If e-commerce is your company’s bread and butter, then the holiday season is probably when you earn the majority of your annual revenue.
Did you know that Hickory Farms completes about 40% of its annual sales in the fourth quarter?
Even if your product isn’t as seasonal as Hickory Farms, it’s still crucial to have an optimized website and supply chain for the holiday rush.
Here are five tips to keep you competitive this season:
1. Make sure your site is up and runs fast. In today's internet-drive market, having an ugly, unresponsive or downright slow website is unacceptable. Knowing that your site will receive more traffic than usual, optimize it ahead of time and be sure to avoid system updates the last two months of the year.
2. Make the checkout process as easy as possible. Your site should accept most all forms of payment (test if they actually work). “Checkout” buttons should be large and placed in an easy-to-spot location on the webpage. Do not require customers to register for an account before they buy something! Use the limited time that you have their attention to offer the best, most user-friendly experience possible.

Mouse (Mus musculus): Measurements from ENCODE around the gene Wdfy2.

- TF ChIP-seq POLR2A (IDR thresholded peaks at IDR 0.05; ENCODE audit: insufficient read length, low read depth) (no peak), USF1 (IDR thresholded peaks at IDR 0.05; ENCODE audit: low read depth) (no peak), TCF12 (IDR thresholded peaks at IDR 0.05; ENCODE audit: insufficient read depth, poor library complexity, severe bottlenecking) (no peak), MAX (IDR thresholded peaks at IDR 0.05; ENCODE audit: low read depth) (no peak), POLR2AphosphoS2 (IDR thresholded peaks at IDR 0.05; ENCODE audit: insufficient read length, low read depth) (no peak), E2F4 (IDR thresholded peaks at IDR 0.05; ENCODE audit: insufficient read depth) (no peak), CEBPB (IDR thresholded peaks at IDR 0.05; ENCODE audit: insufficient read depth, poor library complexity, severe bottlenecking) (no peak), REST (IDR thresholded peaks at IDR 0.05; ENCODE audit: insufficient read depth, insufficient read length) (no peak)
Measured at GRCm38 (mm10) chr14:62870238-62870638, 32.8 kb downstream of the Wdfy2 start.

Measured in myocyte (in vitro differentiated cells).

3. Boost customer support. Busyness actually makes the holidays a great time to build trust with consumers. If you deliver a seamless fulfillment process, they will remember your dependability and be more likely to return. Open up unique lines of communication such as real-time chats on your website and personalized social media and email responses.
4. Gather conversion data beforehand and maximize during the season. What do most of your customers search for when they visit your site? Which pages get the most traffic? If you know which products sell more, use that information to your advantage and upsell! Make sure navigation supports easy access to those products.
5. Offer unique savings opportunities. Free shipping and product discounts? Great, but not original. To stand out from the rest of the pack, make a less-traditional effort, such as sending emails at varied times, offering a “deal of the day,” or holding flash sales. Scarcity is a tried-and-true sales technique.